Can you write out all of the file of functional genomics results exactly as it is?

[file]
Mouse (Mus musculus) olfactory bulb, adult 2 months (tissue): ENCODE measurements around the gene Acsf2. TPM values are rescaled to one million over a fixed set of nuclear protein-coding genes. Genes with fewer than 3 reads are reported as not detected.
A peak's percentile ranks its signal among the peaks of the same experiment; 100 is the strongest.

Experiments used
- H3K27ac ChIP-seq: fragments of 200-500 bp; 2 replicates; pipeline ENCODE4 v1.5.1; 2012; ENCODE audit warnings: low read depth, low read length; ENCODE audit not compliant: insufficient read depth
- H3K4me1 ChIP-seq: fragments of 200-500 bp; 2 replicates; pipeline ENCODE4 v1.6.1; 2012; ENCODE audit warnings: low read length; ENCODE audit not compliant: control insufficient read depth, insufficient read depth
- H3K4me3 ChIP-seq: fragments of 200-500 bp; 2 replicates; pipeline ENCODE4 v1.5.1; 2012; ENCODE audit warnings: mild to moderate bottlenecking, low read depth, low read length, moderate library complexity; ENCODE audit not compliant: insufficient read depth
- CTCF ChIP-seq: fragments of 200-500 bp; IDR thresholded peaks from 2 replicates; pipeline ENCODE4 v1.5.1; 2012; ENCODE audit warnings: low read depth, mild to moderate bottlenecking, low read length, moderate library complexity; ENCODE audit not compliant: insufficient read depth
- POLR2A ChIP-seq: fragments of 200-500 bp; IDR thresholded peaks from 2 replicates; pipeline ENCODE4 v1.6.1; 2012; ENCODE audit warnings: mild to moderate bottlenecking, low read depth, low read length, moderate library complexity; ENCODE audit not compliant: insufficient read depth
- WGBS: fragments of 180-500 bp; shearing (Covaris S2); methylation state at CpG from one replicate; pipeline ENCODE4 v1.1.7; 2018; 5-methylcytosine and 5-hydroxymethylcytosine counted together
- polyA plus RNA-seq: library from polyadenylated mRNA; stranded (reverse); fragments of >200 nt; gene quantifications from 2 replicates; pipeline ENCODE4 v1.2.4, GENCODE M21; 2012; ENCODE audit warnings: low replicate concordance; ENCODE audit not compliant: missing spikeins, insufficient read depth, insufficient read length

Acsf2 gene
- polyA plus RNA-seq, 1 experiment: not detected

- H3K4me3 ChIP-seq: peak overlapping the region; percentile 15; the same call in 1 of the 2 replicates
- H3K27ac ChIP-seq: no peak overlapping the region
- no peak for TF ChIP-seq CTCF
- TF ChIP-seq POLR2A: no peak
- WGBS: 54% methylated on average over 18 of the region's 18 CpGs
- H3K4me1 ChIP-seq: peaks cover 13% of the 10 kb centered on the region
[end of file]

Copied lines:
Mouse (Mus musculus) olfactory bulb, adult 2 months (tissue): ENCODE measurements around the gene Acsf2. TPM values are rescaled to one million over a fixed set of nuclear protein-coding genes. Genes with fewer than 3 reads are reported as not detected.
A peak's percentile ranks its signal among the peaks of the same experiment; 100 is the strongest.

Experiments used
- H3K27ac ChIP-seq: fragments of 200-500 bp; 2 replicates; pipeline ENCODE4 v1.5.1; 2012; ENCODE audit warnings: low read depth, low read length; ENCODE audit not compliant: insufficient read depth
- H3K4me1 ChIP-seq: fragments of 200-500 bp; 2 replicates; pipeline ENCODE4 v1.6.1; 2012; ENCODE audit warnings: low read length; ENCODE audit not compliant: control insufficient read depth, insufficient read depth
- H3K4me3 ChIP-seq: fragments of 200-500 bp; 2 replicates; pipeline ENCODE4 v1.5.1; 2012; ENCODE audit warnings: mild to moderate bottlenecking, low read depth, low read length, moderate library complexity; ENCODE audit not compliant: insufficient read depth
- CTCF ChIP-seq: fragments of 200-500 bp; IDR thresholded peaks from 2 replicates; pipeline ENCODE4 v1.5.1; 2012; ENCODE audit warnings: low read depth, mild to moderate bottlenecking, low read length, moderate library complexity; ENCODE audit not compliant: insufficient read depth
- POLR2A ChIP-seq: fragments of 200-500 bp; IDR thresholded peaks from 2 replicates; pipeline ENCODE4 v1.6.1; 2012; ENCODE audit warnings: mild to moderate bottlenecking, low read depth, low read length, moderate library complexity; ENCODE audit not compliant: insufficient read depth
- WGBS: fragments of 180-500 bp; shearing (Covaris S2); methylation state at CpG from one replicate; pipeline ENCODE4 v1.1.7; 2018; 5-methylcytosine and 5-hydroxymethylcytosine counted together
- polyA plus RNA-seq: library from polyadenylated mRNA; stranded (reverse); fragments of >200 nt; gene quantifications from 2 replicates; pipeline ENCODE4 v1.2.4, GENCODE M21; 2012; ENCODE audit warnings: low replicate concordance; ENCODE audit not compliant: missing spikeins, insufficient read depth, insufficient read length

Acsf2 gene
- polyA plus RNA-seq, 1 experiment: not detected

- H3K4me3 ChIP-seq: peak overlapping the region; percentile 15; the same call in 1 of the 2 replicates
- H3K27ac ChIP-seq: no peak overlapping the region
- no peak for TF ChIP-seq CTCF
- TF ChIP-seq POLR2A: no peak
- WGBS: 54% methylated on average over 18 of the region's 18 CpGs
- H3K4me1 ChIP-seq: peaks cover 13% of the 10 kb centered on the region